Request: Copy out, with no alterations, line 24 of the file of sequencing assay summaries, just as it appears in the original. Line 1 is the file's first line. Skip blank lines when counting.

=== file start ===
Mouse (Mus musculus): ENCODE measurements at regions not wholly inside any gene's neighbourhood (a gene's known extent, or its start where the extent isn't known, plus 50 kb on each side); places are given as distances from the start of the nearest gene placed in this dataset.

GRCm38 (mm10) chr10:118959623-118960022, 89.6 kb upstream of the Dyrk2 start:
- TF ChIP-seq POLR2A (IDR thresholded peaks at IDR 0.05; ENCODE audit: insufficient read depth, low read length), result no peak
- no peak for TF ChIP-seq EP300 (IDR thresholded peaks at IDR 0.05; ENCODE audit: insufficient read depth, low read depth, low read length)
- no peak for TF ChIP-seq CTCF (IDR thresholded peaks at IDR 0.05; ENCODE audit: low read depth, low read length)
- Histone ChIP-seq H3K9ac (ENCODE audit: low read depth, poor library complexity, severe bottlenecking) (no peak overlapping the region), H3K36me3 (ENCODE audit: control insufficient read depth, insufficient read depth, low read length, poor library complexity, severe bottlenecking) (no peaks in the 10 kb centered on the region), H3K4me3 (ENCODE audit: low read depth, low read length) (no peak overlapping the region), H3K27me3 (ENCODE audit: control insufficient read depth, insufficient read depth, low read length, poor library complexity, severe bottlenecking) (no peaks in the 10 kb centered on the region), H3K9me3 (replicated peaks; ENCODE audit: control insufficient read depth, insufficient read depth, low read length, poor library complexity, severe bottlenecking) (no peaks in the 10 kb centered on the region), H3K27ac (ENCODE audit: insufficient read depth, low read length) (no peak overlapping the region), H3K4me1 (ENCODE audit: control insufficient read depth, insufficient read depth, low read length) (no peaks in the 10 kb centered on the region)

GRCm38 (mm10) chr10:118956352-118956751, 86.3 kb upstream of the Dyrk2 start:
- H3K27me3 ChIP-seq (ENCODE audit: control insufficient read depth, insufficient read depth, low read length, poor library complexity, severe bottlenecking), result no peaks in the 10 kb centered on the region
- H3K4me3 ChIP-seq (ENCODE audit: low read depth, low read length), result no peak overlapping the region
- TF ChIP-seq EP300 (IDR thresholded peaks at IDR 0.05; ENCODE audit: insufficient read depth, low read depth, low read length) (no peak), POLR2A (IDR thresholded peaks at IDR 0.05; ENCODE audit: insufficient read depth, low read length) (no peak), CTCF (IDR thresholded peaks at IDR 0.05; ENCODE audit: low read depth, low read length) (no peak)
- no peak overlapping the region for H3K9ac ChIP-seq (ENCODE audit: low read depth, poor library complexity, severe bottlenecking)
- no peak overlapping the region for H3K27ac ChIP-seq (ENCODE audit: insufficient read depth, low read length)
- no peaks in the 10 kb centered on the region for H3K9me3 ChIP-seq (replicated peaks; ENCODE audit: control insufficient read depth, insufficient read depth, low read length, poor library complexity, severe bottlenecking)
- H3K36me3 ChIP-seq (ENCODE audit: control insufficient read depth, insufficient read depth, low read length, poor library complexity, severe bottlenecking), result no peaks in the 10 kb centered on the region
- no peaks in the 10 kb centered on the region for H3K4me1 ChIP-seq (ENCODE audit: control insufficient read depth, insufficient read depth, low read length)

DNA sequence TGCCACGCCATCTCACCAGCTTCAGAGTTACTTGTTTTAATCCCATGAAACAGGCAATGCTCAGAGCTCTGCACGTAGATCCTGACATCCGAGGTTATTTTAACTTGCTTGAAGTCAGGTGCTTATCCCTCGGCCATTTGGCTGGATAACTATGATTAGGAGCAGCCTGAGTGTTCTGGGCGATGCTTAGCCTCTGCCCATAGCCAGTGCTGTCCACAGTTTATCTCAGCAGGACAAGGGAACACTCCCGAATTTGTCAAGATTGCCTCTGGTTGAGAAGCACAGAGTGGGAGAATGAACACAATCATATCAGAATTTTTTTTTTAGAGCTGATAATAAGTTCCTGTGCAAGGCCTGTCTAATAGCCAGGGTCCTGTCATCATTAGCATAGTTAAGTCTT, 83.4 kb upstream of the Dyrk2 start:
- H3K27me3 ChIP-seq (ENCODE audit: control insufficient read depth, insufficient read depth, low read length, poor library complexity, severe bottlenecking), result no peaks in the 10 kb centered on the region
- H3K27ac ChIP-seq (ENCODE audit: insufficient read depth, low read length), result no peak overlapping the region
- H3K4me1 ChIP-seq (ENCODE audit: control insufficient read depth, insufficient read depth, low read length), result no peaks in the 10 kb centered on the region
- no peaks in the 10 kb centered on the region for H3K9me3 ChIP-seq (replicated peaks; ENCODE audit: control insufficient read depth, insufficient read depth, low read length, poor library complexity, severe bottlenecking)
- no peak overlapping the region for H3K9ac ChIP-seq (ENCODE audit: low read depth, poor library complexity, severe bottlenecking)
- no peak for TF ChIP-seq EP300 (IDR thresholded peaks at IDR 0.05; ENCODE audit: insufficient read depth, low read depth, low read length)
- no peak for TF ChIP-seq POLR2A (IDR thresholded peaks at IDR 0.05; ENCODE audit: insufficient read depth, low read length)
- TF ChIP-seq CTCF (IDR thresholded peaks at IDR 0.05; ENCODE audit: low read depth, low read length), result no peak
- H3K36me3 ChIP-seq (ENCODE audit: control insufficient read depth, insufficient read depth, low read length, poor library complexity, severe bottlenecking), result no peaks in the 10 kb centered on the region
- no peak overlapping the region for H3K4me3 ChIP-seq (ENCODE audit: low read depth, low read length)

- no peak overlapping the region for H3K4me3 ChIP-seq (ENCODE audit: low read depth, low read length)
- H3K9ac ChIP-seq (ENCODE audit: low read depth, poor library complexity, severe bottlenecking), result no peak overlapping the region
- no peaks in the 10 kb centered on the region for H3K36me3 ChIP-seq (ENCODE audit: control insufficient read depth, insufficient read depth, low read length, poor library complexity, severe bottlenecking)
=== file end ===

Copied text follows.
- TF ChIP-seq CTCF (IDR thresholded peaks at IDR 0.05; ENCODE audit: low read depth, low read length), result no peak